You’re using an outdated browser
Some parts of the website may not display or function correctly. For security and performance reasons, you should update your browser to a supported version. Click here to close this message.
This month we have looked at the barriers to receiving supports for those struggling with mental health, which affects even those who are housed and employed. It might go without saying then that someone who is unhoused faces even higher barriers to getting the services they need, and the fact is, there is a higher prevalence of mental health concerns among those who are struggling with homelessness.
What is to be done about this dilemma? If someone is struggling with homelessness, mental illness, and addictions, each challenge aggravating the other, how do we begin to untangle the compounding problems they face?
The establishment of those who study and work towards ending homelessness tend towards the Housing First model, which posits simply that the way to end homelessness is to give people homes. Institutions on the international and national stages recognize the right to housing, with the Canadian government endorsing the guarantee of “an adequate standard of living… including adequate food, clothing and housing.” Famously in housing policy circles, Medicine Hat, Alberta has followed a consistent application of Housing First principles to achieve the functional defeat of homelessness. Where there is the will, there is the way, as long as the communities are ready to devote the requisite resources.
Yet detractors remain. Prior to Housing First, the most common approach was to make the provision of housing conditional on a number of factors, like demonstrating sobriety or adhering to other criteria showing one’s virtue; the thought was that the homeless need to earn the right to dignity and safety, and if they didn’t want to live a virtuous life, then they weren’t worth the effort.
The libertarian Cicero Institute argues that Housing First has failed, citing how homelessness continues in many jurisdictions across the United States despite Housing First-like programs being attempted. One of the central arguments is that the homeless aren’t homeless because of a lack of housing, but rather due to other factors like mental illness and addictions issues. The thinking behind this argument is that these afflicted individuals are so challenged by these conditions that giving them housing will fail to make a change in their lives. The Cicero Institute and other fellow-travelers like the Heritage Foundation point to examples where mental health and addictions issues continue for participants in Housing First programs, ultimately suggesting that these people are homeless due to their own faults, and that giving such a person free housing won’t help those issues. They exhort all governments to “refocus their homelessness strategies on short-term shelter, moving people off the streets, and more mental health and substance-use treatment. While we can’t hope to end homelessness, we can hope to ameliorate it.”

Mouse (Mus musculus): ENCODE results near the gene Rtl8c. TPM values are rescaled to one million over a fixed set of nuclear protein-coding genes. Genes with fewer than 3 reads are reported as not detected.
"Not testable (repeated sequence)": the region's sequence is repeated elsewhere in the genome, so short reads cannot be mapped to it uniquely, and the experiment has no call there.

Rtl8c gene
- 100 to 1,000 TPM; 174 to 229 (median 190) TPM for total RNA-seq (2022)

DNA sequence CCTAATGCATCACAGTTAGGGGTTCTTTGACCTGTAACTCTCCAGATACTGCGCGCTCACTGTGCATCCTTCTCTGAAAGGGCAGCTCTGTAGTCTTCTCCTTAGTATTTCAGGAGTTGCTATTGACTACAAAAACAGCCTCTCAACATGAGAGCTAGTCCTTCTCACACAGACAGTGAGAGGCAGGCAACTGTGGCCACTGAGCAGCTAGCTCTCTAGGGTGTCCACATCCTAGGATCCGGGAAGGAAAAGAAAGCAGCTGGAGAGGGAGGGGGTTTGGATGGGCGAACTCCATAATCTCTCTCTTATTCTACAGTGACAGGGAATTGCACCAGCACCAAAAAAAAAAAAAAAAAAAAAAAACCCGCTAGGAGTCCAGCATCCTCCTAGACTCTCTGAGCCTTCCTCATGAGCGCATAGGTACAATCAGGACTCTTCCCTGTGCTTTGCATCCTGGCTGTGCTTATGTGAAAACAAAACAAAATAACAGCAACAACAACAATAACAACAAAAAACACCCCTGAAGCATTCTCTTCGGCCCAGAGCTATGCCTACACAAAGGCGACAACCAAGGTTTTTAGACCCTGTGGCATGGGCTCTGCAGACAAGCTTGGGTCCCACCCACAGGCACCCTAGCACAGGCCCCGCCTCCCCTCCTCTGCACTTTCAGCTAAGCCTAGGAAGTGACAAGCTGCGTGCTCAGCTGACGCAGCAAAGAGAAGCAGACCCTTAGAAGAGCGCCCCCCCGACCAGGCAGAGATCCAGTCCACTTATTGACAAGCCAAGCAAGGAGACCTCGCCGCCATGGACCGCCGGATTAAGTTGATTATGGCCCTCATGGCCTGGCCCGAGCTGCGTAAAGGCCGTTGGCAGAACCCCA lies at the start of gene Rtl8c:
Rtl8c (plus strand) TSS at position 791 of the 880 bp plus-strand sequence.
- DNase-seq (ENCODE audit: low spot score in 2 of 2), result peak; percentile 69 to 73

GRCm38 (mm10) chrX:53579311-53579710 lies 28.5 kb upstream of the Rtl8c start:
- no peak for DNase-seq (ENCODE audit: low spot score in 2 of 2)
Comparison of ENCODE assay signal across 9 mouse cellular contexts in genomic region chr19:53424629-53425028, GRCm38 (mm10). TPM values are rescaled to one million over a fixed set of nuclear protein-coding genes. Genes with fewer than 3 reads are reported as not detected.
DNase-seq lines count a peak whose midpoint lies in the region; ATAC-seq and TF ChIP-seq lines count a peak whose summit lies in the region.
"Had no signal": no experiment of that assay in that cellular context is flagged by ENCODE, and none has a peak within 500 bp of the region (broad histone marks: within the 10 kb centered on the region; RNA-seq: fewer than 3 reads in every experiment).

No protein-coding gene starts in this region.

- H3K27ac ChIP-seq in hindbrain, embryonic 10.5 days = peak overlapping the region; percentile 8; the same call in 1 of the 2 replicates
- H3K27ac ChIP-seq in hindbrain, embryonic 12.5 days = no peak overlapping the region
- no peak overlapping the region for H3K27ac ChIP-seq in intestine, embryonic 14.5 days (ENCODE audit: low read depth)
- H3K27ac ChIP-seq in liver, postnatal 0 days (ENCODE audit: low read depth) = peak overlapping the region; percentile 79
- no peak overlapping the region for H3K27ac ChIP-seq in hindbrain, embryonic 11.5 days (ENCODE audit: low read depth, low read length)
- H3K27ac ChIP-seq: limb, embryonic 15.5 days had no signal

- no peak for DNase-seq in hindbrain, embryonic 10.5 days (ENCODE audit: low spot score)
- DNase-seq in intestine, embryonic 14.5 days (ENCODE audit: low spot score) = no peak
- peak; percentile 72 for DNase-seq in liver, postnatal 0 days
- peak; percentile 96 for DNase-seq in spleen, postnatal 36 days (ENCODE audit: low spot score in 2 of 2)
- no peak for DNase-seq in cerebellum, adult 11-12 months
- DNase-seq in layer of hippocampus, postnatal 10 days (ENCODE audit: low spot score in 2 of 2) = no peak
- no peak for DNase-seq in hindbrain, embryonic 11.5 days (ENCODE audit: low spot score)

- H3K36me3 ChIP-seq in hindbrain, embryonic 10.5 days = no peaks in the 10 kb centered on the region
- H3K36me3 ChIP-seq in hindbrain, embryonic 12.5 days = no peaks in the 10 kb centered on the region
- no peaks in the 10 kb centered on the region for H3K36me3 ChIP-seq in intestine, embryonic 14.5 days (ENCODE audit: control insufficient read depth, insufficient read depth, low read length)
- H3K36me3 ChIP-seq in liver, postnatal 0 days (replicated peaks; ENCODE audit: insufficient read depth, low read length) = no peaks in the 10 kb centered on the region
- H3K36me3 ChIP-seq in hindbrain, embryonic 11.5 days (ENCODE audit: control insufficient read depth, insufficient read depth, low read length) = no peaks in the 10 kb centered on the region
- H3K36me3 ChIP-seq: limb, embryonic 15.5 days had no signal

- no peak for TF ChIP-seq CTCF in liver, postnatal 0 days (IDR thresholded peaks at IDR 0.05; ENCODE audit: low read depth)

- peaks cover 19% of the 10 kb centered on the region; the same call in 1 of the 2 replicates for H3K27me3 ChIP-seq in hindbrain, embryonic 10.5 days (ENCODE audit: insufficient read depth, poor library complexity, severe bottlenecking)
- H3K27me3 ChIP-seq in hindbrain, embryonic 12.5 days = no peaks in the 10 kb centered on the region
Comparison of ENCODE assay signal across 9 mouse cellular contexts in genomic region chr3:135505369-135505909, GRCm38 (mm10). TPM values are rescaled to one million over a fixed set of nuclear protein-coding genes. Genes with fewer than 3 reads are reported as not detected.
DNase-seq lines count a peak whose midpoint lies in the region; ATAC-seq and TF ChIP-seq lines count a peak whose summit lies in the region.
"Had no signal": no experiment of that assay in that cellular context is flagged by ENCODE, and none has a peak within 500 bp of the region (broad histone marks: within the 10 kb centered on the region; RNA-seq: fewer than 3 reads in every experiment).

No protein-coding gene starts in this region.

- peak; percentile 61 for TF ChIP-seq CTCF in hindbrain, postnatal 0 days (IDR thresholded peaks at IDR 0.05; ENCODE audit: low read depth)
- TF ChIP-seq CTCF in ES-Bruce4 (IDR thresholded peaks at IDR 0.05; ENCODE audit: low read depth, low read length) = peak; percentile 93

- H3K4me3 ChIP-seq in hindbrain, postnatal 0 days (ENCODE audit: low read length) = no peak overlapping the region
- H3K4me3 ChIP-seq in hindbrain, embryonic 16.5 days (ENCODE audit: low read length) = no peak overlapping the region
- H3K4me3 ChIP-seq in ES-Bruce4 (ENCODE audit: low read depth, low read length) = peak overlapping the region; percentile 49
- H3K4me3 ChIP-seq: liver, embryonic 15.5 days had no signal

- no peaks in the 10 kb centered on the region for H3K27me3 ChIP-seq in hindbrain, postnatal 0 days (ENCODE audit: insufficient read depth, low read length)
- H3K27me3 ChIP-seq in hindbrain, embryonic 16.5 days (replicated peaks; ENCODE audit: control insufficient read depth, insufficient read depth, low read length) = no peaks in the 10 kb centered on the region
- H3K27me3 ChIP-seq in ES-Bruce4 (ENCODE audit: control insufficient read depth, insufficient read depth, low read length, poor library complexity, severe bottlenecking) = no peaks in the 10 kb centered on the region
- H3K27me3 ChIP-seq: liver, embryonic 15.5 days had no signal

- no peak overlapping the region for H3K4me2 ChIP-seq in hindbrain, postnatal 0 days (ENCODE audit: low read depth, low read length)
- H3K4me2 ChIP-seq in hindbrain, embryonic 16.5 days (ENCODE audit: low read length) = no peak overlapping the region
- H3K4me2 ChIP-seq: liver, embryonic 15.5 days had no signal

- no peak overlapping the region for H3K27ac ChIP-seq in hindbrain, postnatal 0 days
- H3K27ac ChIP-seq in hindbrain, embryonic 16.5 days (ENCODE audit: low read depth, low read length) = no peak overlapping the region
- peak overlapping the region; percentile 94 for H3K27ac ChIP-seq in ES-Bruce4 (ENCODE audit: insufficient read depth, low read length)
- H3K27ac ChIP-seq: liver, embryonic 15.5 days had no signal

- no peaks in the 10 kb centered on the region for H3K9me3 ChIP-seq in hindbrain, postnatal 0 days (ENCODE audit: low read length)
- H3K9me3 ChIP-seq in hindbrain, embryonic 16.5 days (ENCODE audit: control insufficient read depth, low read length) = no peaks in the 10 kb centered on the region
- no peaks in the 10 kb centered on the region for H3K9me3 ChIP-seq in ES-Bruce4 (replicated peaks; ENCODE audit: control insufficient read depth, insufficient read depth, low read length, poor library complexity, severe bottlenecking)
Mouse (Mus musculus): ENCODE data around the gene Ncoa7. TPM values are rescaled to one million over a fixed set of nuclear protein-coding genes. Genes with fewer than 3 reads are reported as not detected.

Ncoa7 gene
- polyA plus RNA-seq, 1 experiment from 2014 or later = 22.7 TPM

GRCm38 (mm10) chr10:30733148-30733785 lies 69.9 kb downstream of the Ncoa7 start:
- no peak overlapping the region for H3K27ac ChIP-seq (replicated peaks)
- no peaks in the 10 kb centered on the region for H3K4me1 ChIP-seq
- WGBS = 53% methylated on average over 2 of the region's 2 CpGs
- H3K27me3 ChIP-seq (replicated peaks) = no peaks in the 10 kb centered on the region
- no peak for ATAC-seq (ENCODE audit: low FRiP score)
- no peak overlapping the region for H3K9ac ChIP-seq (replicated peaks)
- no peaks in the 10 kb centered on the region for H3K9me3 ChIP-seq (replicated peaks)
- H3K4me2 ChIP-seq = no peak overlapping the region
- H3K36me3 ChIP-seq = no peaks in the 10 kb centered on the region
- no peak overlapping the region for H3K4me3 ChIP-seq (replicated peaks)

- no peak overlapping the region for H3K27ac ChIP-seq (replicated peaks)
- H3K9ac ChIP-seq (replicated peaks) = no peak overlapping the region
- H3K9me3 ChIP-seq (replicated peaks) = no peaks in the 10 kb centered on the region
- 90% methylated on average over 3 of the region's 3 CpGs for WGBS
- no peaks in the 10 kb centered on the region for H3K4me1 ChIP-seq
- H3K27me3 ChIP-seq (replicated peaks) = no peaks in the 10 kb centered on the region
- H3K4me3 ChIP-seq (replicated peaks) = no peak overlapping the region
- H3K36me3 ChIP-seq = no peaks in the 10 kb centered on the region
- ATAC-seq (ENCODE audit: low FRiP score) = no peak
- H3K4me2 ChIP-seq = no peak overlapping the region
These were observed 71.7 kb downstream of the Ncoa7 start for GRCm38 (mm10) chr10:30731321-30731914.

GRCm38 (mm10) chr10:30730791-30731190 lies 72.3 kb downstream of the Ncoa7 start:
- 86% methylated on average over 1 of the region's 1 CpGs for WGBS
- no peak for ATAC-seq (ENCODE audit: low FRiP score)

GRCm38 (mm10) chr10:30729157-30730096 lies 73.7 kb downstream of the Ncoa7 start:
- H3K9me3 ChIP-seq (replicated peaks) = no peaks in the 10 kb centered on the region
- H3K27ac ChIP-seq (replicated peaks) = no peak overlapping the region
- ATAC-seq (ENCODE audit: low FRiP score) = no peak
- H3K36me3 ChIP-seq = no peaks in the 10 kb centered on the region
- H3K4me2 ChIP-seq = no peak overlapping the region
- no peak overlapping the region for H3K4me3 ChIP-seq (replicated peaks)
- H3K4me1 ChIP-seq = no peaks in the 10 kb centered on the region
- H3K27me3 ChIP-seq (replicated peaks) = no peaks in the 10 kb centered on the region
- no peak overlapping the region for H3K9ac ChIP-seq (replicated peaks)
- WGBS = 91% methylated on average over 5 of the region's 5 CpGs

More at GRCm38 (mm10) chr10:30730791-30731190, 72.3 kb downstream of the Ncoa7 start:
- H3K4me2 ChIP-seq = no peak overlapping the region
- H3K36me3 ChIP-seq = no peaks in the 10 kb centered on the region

We respectfully disagree. We can hope to end homelessness if we devote enough resources towards that goal.
The detractors of Housing First say that the idea doesn’t work because those struggling with mental health and addictions are homeless because of those factors, and so giving them a home will do nothing to solve that core problem. But homeless can “cause a level of disability and impaired social functioning in some people that, in the absence of adequate treatment and support, may lead to homelessness, which will then exacerbate these conditions.”
Indeed, “homelessness can cause trauma and emotional distress” which can be the catalyst for mental health struggles and addictions. The point we’re trying to emphasize as clearly as possible is that the homeless are not always homeless due to mental illness and addictions, but that mental illness and addictions are often exacerbated by the experience of homelessness. Homelessness can often begin due to factors like losing one’s job, divorce, or a death in the family, and only after experiencing the stress of homelessness do mental health and addictions struggles begin. The opponents of Housing First say that it’s pointless to help the homeless without first forcing them to go into mental illness or addictions treatment, but if it’s homelessness itself that’s exacerbating the problems, of course nothing’s going to get better!
We believe in Housing First. We believe that homelessness can be ended. The way to do that is by putting unhoused persons into housing. If they also need other mental health, addictions, and social supports, then they should be provided those things too. Besides being a moral perversity, the enormous costs associated with allowing homelessness to go unchecked mean that the costs of just giving people homes and health services are often offset in the end. Sure, it costs us money to end homelessness, but it costs us money to allow homelessness to continue, too.
A person can become homeless due to mental illness and addiction. A person can develop mental illness and addiction due to homelessness. At the end of the day, the solution is the same: Give people homes and give people treatment.